Yes, there’s a free plan, so you should still try it even if you’re on a tight budget.
Social media should be social. #Quotable
Don’t hide behind boring promotional content. Get out there and talk to your customers. Ask for opinions on new product launches, or fresh new ideas. Then, acknowledge feedback you’ve received, and show how you’re implementing it.
Beauty brand Glossier does this flawlessly by listening to customer feedback, creating products to meet those needs and then posting about it.
There’s no better recipe for brand loyalty than making your audience feel heard.
Social media changes all the time. What works now maybe won’t tomorrow. And, you’ve got all those goals from Step 1 to track progress on, right?
By analyzing your analytics and results, you find out what your audience responds to best. And, identify areas to tweak your strategy.
At minimum, check in monthly on:
It’s OK to change your goals over time, or switch strategies when your original plan isn’t working out like you hoped. Just be sure to back up your decisions with data.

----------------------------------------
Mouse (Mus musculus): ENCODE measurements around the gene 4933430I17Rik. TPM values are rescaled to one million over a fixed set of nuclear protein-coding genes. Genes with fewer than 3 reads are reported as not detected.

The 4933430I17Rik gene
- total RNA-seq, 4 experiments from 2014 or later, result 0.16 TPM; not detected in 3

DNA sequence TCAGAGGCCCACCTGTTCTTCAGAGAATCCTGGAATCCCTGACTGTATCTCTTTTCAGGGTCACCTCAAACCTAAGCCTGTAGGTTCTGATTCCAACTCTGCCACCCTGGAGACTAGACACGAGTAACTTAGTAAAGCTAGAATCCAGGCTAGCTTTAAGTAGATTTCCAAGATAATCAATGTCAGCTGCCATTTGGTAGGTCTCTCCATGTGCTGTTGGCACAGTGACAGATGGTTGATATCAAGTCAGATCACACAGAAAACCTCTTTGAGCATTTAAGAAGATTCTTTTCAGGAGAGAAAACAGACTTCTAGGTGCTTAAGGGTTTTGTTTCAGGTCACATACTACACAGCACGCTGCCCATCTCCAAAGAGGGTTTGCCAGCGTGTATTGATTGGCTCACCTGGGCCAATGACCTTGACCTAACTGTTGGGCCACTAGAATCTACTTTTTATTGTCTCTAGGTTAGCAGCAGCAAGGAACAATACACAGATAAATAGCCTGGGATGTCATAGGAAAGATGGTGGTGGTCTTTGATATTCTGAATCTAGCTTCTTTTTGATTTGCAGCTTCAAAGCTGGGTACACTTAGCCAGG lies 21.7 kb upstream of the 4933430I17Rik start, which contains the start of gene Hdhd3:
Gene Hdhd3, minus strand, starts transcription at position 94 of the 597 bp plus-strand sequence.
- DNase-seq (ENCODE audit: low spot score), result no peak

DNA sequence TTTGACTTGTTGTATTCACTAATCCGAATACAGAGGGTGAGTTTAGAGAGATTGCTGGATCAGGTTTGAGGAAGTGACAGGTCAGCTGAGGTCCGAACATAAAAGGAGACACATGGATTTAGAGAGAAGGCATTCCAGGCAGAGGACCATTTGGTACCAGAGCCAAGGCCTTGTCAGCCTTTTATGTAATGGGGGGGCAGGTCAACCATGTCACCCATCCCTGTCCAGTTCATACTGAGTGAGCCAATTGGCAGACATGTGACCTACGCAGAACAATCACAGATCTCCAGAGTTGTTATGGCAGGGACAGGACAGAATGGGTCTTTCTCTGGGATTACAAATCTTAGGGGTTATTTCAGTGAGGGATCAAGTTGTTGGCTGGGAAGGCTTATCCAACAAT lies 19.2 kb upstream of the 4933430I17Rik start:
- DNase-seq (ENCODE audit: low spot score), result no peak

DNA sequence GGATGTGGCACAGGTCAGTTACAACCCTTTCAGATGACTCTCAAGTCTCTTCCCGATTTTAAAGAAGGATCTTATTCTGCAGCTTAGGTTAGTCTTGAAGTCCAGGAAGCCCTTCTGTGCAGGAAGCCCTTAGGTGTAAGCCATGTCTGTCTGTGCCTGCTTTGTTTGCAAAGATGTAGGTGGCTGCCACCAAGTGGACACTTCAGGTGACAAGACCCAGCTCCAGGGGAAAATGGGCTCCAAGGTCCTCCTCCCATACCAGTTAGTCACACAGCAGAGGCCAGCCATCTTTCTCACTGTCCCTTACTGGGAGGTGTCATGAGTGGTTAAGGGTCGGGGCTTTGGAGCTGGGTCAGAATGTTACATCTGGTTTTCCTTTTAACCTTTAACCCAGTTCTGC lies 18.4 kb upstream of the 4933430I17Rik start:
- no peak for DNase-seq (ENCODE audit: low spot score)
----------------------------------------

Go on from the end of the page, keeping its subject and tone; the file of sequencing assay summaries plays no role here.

Think only the “cool brands” are killin’ it on social? You don’t need to have a fancy tech product or make the world’s best nachos to attract a valuable audience.
Stuck for social content ideas? Let these 7 examples be your guide.
There are many types of social media contests you can run, from the simple “like and comment to enter,” to asking people to share your post, tag a friend, fill out a form on a landing page, etc.
Tip: Before running a contest, make sure you read the platform’s rules for doing so and abide by them.
Esker Insoles does a good job with the easy-to-execute “like and tag” contest. They chose a prize that appeals to a very specific type of person who also happens to be their ideal customer. This increases the likelihood that their new followers will stick around long-term.